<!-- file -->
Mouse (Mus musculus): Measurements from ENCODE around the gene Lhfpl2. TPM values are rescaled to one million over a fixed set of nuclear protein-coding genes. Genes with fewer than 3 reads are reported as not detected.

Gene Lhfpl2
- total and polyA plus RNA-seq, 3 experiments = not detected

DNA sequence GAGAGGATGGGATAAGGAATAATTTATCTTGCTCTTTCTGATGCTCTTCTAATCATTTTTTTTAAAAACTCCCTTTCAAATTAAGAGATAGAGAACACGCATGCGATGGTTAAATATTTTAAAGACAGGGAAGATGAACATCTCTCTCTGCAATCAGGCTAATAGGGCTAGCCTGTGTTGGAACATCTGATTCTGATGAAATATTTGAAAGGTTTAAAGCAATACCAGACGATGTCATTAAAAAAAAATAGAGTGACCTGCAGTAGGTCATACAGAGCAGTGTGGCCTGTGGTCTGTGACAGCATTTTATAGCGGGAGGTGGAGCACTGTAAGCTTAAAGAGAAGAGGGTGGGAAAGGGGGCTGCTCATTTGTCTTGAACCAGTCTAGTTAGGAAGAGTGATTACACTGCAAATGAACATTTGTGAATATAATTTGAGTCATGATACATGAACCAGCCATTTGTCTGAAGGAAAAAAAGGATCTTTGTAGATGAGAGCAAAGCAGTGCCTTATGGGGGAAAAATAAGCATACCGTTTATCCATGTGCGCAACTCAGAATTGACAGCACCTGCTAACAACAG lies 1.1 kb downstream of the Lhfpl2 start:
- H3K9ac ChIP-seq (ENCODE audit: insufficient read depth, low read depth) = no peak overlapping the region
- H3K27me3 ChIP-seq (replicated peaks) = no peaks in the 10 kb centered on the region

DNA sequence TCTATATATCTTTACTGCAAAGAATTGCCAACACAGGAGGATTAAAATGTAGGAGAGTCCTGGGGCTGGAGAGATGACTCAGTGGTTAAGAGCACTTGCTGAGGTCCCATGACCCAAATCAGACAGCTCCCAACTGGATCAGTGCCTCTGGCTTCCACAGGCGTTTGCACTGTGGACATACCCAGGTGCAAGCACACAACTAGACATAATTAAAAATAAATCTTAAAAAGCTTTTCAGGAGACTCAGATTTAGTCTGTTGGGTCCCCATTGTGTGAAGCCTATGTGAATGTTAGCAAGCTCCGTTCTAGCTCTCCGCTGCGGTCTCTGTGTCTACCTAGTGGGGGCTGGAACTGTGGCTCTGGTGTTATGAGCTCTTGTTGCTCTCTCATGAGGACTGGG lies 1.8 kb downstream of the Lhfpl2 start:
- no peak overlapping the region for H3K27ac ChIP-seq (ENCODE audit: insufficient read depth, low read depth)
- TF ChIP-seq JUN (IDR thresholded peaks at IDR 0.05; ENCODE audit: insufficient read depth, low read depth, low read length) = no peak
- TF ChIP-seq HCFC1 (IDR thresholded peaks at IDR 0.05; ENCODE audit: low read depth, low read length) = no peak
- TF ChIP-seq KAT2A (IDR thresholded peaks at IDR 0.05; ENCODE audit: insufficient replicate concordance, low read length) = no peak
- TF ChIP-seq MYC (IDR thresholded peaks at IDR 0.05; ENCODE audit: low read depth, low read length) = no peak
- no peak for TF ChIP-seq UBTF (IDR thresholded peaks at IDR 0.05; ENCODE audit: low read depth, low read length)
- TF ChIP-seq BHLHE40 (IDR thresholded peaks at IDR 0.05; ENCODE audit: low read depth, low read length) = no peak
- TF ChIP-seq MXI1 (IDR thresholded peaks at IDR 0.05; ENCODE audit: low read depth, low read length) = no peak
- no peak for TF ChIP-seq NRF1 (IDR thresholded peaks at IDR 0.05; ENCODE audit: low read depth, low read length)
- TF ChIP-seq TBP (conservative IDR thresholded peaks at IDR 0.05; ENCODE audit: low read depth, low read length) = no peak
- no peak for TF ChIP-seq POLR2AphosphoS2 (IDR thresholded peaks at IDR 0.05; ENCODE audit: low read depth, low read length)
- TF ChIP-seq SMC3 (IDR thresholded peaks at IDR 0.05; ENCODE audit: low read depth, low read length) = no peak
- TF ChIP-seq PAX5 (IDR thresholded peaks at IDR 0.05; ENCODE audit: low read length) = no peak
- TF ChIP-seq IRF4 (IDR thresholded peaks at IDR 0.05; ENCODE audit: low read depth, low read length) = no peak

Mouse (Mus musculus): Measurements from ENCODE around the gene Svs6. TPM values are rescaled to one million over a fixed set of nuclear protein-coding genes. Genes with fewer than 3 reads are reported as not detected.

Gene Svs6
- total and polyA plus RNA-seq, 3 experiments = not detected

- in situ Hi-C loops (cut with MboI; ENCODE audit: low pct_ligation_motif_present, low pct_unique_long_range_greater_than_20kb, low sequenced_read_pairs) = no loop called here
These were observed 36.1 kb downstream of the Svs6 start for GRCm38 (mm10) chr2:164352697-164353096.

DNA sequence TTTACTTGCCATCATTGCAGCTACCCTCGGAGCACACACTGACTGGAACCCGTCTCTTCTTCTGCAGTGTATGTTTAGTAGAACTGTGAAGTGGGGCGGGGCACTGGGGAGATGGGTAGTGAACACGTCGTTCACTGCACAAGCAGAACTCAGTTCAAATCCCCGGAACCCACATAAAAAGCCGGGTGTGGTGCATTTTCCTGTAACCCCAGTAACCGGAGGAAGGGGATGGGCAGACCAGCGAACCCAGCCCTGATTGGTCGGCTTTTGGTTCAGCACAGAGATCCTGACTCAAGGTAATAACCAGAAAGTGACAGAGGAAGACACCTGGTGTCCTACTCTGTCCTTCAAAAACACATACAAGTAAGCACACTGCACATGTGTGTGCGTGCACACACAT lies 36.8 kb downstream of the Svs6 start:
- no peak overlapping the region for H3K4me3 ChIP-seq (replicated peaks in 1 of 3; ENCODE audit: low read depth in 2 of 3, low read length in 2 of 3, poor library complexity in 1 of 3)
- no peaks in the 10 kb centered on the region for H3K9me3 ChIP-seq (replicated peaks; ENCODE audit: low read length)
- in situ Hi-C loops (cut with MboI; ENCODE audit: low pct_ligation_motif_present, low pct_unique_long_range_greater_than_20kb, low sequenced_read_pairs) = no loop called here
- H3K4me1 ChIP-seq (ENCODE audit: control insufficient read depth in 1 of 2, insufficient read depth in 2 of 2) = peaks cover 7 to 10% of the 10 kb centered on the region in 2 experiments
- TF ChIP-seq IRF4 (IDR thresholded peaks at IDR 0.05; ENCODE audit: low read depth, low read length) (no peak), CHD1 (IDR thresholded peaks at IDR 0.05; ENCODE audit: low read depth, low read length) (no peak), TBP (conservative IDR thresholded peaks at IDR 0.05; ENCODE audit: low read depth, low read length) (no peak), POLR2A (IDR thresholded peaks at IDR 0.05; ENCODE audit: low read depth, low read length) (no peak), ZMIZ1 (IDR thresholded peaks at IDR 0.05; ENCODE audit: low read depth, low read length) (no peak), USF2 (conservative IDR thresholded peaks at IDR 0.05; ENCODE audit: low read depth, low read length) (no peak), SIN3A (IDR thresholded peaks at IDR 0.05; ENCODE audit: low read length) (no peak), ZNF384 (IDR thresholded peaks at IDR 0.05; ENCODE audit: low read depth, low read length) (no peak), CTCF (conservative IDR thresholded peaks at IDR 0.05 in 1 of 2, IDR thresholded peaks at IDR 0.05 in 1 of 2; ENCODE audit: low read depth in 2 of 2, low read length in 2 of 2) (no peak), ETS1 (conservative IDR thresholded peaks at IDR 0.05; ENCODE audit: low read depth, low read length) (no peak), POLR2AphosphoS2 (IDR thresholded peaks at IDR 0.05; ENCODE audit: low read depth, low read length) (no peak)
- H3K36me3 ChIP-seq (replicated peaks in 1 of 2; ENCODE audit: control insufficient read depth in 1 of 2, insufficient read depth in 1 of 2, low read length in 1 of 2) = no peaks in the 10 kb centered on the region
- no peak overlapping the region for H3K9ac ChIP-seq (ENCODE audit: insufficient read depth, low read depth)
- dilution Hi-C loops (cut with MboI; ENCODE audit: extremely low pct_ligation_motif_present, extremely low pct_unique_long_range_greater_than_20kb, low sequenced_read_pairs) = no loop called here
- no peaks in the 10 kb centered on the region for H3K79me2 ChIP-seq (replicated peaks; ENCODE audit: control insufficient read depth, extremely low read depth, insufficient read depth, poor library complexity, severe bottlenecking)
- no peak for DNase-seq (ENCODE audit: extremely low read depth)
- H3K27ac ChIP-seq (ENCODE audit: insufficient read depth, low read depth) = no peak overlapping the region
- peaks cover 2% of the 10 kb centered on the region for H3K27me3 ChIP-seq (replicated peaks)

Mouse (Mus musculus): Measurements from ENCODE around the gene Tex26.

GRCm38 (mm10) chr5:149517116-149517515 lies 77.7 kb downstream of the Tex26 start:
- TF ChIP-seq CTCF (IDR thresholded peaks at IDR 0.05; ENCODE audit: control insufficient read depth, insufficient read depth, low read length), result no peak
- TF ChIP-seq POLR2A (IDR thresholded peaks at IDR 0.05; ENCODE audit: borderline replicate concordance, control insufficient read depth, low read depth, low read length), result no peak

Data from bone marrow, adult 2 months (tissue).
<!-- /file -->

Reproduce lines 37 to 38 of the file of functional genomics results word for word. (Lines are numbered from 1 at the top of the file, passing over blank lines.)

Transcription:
- no peak for DNase-seq (ENCODE audit: extremely low read depth)
- H3K27ac ChIP-seq (ENCODE audit: insufficient read depth, low read depth) = no peak overlapping the region